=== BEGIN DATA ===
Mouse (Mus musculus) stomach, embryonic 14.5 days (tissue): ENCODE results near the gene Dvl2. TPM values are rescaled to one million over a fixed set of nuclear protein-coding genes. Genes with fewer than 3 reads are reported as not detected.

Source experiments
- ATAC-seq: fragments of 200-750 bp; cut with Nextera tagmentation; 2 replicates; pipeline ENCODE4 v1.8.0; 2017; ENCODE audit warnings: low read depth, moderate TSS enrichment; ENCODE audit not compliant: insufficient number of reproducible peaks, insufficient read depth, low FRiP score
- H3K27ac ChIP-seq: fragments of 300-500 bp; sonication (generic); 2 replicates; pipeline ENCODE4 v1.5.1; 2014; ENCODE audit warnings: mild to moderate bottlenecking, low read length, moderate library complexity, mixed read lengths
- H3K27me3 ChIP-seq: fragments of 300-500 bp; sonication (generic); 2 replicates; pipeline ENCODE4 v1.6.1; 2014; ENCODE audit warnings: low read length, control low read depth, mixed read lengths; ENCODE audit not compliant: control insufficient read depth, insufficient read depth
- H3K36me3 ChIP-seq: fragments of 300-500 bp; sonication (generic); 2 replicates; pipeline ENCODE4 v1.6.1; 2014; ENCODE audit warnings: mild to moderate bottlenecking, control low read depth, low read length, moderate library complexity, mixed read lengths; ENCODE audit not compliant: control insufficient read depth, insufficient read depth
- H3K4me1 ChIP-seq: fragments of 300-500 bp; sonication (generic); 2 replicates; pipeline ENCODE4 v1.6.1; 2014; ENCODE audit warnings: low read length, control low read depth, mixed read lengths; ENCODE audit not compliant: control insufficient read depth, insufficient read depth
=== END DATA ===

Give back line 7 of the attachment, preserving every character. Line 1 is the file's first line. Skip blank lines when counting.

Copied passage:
- H3K4me1 ChIP-seq: fragments of 300-500 bp; sonication (generic); 2 replicates; pipeline ENCODE4 v1.6.1; 2014; ENCODE audit warnings: low read length, control low read depth, mixed read lengths; ENCODE audit not compliant: control insufficient read depth, insufficient read depth